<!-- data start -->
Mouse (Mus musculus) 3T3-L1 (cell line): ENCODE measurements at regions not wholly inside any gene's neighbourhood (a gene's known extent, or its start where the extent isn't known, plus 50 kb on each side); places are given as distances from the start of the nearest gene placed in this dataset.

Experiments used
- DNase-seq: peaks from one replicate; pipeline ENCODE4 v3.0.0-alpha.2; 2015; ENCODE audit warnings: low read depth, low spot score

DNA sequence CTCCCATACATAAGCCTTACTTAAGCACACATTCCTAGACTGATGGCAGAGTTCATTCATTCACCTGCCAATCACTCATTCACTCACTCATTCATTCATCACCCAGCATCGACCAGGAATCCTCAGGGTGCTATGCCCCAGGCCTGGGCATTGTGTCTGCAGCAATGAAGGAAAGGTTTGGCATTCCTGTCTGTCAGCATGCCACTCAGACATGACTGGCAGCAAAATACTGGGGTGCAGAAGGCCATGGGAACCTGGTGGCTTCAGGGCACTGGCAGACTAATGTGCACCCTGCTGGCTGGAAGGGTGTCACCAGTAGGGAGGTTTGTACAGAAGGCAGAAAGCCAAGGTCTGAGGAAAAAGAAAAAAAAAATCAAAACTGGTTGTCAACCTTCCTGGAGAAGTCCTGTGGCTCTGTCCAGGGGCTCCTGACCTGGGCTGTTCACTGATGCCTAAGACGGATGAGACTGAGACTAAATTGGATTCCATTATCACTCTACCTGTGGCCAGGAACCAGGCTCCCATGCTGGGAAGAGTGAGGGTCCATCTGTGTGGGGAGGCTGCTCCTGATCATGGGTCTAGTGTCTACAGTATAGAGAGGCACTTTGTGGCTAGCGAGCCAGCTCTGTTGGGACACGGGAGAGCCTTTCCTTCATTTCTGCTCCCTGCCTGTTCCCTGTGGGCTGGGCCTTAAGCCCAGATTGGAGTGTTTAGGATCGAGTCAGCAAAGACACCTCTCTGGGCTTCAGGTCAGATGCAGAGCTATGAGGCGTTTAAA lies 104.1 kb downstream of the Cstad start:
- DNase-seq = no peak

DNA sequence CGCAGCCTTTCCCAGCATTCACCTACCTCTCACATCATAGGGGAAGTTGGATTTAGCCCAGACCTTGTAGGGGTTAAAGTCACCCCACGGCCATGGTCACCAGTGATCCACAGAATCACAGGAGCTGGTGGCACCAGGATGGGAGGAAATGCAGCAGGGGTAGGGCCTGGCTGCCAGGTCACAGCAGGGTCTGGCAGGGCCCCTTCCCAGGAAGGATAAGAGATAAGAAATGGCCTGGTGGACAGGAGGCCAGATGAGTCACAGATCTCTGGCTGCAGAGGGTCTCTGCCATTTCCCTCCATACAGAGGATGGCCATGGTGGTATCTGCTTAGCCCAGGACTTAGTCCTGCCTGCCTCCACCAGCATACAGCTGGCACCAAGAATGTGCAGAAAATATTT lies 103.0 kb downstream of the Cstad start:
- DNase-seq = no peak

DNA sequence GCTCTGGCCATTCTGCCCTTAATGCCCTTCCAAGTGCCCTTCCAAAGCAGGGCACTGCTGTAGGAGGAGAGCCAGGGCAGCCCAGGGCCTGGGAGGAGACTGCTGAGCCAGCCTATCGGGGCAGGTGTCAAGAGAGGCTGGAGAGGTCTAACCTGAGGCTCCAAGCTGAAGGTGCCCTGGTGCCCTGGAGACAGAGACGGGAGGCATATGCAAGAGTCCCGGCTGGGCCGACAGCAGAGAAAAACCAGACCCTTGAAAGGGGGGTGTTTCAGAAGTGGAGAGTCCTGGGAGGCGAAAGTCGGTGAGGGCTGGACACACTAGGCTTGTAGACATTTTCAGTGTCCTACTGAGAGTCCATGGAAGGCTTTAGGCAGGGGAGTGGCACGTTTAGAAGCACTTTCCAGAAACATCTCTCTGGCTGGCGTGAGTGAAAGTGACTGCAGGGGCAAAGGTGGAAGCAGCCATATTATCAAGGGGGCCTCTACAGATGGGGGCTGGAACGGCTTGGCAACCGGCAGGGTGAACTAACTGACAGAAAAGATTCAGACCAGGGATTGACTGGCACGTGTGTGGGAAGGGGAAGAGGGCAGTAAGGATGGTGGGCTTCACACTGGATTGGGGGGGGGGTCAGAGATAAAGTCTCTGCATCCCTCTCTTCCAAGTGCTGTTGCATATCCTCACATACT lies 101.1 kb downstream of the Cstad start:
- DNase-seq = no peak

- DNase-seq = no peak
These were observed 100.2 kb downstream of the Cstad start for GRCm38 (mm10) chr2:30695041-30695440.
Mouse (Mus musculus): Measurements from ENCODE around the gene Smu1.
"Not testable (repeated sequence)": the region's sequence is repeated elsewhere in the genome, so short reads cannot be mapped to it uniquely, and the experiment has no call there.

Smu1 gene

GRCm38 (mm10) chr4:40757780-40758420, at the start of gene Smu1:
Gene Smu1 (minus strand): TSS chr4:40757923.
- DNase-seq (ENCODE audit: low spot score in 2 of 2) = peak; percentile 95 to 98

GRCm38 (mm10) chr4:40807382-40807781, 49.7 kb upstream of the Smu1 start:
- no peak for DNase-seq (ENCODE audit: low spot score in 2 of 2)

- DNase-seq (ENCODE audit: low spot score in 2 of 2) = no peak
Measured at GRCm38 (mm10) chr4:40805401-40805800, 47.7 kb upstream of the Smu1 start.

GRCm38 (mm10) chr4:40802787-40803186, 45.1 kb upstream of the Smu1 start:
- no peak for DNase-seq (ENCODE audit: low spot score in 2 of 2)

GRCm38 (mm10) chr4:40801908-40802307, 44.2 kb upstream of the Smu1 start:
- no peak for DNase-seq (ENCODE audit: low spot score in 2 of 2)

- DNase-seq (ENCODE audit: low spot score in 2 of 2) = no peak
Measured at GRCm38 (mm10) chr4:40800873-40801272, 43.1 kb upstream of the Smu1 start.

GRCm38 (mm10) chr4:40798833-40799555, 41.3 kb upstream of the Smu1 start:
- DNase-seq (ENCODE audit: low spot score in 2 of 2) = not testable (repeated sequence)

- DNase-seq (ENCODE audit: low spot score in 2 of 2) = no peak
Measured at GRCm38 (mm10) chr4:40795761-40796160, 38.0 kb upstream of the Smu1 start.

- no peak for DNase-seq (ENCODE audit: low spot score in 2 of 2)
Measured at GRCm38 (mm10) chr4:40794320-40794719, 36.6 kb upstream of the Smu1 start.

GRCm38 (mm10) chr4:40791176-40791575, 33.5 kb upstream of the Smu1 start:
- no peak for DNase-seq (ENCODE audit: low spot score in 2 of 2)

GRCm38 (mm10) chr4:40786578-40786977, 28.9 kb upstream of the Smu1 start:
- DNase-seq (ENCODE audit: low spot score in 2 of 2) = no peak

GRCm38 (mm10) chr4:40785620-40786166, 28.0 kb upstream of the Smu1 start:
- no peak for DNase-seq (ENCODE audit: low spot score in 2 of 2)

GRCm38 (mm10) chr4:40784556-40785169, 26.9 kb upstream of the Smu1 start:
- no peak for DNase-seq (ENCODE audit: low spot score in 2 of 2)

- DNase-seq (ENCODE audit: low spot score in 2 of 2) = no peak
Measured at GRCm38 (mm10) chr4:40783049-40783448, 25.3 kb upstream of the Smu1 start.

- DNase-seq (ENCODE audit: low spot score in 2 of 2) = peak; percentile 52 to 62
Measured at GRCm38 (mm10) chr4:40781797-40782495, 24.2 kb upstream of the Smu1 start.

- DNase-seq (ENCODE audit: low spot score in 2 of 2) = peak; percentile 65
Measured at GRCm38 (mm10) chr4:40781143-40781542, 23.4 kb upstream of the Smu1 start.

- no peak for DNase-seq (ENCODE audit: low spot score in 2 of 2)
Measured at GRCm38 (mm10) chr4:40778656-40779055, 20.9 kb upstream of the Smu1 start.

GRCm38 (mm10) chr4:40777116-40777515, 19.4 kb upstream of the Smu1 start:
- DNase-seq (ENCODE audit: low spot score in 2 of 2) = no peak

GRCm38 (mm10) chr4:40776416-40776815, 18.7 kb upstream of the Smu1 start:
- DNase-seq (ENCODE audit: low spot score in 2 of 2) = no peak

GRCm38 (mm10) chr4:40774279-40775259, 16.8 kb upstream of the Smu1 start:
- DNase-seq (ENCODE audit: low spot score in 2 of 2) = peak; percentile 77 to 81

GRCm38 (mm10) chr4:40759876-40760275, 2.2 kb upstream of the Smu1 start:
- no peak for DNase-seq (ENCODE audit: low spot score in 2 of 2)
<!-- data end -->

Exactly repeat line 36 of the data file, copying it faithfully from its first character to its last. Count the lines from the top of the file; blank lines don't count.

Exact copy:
GRCm38 (mm10) chr4:40786578-40786977, 28.9 kb upstream of the Smu1 start: